Global tax deal could lead to changes in Democrats’ budget plan | New


WASHINGTON – As they scramble to raise taxes on U.S. companies doing business overseas, Democrats consider tweaking some details to line up with a landmark deal for other countries to charge similar levies and reduce tax evasion in the process.

House Democrats drafted their international tax plan with an eye on global negotiations when they incorporated it into their budget reconciliation bill, a filibuster-proof package intended to put in place works much of President Joe Biden’s national agenda.

Now that the bill has stalled as Democrats debate spending levels, details of the global deal are consolidating and influencing discussions on exactly how the United States will raise taxes on multinationals – s’ they manage to push the plan beyond the pro-business centrists.

For starters, Democrats are discussing postponing tax increases to give other countries time to implement their own minimum taxes on the income of large multinationals around the world. At the end of last week, 136 jurisdictions agreed to an overall minimum rate of 15%, a basic outline of the rules and an implementation timeline that would not see the new tax regimes of other countries start before at least 2023.

“Rather than competing on our ability to deliver low corporate rates, America will now be competing on the skills of our workers and our ability to innovate, which is a race we can win,” said the Treasury Secretary Janet L. Yellen in a statement following the announcement.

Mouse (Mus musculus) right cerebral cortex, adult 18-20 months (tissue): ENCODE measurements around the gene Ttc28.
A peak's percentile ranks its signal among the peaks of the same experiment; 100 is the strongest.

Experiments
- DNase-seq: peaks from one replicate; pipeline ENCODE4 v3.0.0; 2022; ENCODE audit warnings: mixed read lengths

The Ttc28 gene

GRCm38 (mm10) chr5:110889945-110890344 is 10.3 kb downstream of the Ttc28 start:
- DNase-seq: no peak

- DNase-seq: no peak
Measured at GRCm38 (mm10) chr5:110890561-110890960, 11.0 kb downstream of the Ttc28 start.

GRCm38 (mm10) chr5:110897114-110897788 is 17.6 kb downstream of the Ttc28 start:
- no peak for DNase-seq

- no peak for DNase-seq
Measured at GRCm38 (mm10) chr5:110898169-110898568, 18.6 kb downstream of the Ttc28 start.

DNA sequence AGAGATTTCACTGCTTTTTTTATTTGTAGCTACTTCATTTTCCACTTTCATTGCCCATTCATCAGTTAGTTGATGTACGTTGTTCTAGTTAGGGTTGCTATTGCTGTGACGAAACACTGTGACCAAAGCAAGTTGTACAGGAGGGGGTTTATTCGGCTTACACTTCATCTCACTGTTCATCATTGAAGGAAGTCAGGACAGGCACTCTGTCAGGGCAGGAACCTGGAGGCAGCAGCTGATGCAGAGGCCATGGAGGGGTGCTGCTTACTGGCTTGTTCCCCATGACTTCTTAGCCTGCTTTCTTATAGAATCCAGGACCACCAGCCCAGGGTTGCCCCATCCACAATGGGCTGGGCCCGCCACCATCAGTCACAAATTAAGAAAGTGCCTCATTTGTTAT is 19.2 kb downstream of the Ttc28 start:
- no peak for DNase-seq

International officials are now scrambling to unveil more detailed rules in November, when world leaders are expected to meet to bless the deal. Meanwhile, Democrats in Congress are aiming for a move on the budget package by the end of October. This provides clarity on how the world will head towards minimum tax, joining the United States, the only country that currently has one.

A higher U.S. minimum tax rate than what the Organization for Economic Co-operation and Development-led agreement contemplates and certain related provisions would take effect next year under the current reconciliation bill. Democrats could push it back a year or more to align with when other countries should start charging taxes, with some items starting in 2023 and 2024.

Delaying effective dates would cost revenue, which Democrats must cover expenses in the budget bill for which they have pledged to be fully paid. However, the price tag goes down due to demands from the moderates, and tax increases should be reduced accordingly.

There are several parts to the House Ways and Means Committee plan that would begin next year.

Currently, companies pay a base rate of 10.5% on “global low-tax intangible income,” known as GILTI, from mobile assets held abroad such as patents and trademarks. This rate effectively rises to 13.125%, because companies lose part of the rebate they get on taxes paid to foreign countries.